Thursday, June 27, 2024

Courts Block Biden From Canceling Any More Student Loan Debt; Missouri, Kansas Judges Temporarily Halt Much of President Biden’s Student Debt Forgiveness Plan

Courts block Biden from canceling any more student loan debt
President Biden’s latest student loan bailout was blocked Monday by federal judges in Kansas and Missouri following a lawsuit from several Republican-led states.
The nationwide preliminary injunctions issued by US District Judges Daniel Crabtree in Kansas and John Ross in Missouri – both appointees of former President Barack Obama – prevent the Biden administration from canceling any more federal student debt for borrowers enrolled in the Saving on a Valuable Education (SAVE) plan.
The 81-year-old president’s Education Department will also be barred from implementing new SAVE plan provisions while the litigation plays out.
The judges did not call for debt relief already handed out to be clawed back.
Biden’s SAVE plan, which is expected to cost US taxpayers $475 billion over the next 10 years, aims to cut monthly income-based student loan payments in half and eliminate monthly payments for minimum-wage earners. For student borrowers who owe $12,000 or less, all outstanding debt would be forgiven after 10 years.
The University of Pennsylvania’s Penn Wharton Budget Model estimated that about 750,000 households making over $312,000 in average household income would benefit as well, seeing an average of $25,541.39 in debt relief under the SAVE plan, far above the $4,899.26 average.
Some $5.5 billion in student loan debt has already been forgiven under the plan, which was slated to fully take effect on July 1.
Both judges found that lawsuits led by Missouri Attorney General Andrew Bailey and Kansas Attorney General Kris Kobach were likely to succeed in arguing that Biden overstepped his authority when he bypassed Congress to implement the SAVE plan. --->READ MORE HERE
AP Photo/Jose Luis Magana
Missouri, Kansas judges temporarily halt much of President Biden’s student debt forgiveness plan:
Federal judges in Kansas and Missouri on Monday together blocked much of a Biden administration student loan repayment plan that provides a faster path to cancellation and lower monthly payments for millions of borrowers.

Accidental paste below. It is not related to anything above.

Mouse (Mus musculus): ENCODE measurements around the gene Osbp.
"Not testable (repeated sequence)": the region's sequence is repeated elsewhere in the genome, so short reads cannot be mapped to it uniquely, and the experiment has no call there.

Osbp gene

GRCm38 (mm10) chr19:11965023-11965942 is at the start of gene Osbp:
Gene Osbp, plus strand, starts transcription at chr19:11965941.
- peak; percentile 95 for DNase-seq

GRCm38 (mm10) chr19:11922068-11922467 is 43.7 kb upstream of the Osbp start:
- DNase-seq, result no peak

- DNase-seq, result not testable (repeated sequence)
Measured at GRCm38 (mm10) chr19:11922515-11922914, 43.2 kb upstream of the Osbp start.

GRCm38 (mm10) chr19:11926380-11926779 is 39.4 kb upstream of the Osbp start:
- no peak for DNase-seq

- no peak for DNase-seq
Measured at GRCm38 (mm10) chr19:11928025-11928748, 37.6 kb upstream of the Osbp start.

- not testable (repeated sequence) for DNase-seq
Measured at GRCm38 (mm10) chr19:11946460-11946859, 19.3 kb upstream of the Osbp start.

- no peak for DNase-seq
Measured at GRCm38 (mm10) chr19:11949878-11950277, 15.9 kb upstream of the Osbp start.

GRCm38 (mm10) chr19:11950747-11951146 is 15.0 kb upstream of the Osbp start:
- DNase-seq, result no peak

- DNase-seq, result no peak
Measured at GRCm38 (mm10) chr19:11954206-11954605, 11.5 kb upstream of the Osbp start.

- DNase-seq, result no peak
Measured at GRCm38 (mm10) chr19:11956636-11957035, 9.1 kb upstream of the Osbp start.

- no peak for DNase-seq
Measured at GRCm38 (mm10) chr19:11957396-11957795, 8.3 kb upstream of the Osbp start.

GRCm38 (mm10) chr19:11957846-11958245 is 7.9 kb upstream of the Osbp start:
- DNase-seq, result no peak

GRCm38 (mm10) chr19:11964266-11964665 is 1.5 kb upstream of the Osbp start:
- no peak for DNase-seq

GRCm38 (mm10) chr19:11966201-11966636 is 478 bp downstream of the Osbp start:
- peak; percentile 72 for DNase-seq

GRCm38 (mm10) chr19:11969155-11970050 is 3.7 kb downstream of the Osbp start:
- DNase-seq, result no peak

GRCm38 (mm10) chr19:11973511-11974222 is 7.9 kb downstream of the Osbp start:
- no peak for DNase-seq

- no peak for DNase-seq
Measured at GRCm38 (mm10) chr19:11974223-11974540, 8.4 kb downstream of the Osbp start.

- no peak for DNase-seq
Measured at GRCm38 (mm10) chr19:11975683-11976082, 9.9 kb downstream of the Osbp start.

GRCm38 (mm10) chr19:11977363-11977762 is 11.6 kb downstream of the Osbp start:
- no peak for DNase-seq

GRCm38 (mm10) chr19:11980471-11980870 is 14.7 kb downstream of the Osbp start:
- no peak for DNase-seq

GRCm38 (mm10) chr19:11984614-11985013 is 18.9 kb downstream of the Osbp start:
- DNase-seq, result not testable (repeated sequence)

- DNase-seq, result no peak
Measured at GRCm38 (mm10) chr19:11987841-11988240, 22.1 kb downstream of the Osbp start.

The judges’ rulings prevent the U.S. Department of Education from helping many of the intended borrowers ease their loan repayment burdens going forward under a rule set to go into effect July 1. The decisions do not cancel assistance already provided to borrowers.
In Kansas, U.S. District Judge Daniel Crabtree ruled in a lawsuit filed by the state’s attorney general, Kris Kobach, on behalf of his state and 10 others. In his ruling, Crabtree allowed parts of the program that allow students who borrowed $12,000 or less to have the rest of their loans forgiven if they make 10 years’ worth of payments, instead of the standard 25.
But Crabtree said that the Department of Education won’t be allowed to implement parts of the program meant to help students who had larger loans and could have their monthly payments lowered and their required payment period reduced from 25 years to 20 years.
In Missouri, U.S. District Judge John Ross’ order applies to different parts of the program than Crabtree’s. His order says that the U.S. Department of Education cannot forgive loan balances going forward. He said the department still could lower monthly payments.
Ross issued a ruling in a lawsuit filed by Missouri Attorney General Andrew Bailey on behalf of his state and six others.
Together, the two rulings, each by a judge appointed by former President Barack Obama, a Democrat, appeared to greatly limit the scope of the Biden administration’s efforts to help borrowers after the U.S. Supreme Court last year rejected the Democratic president’s first attempt at a forgiveness plan. Both judges said Education Secretary Miguel Cardona exceeded the authority granted by Congress in laws dealing with students loans.
Bailey and Kobach each hailed the decision from their state’s judge as a major legal victory against the Biden administration and argue, as many Republicans do, that forgiving some students’ loans shifts the cost of repaying them to taxpayers. --->READ MORE HERE
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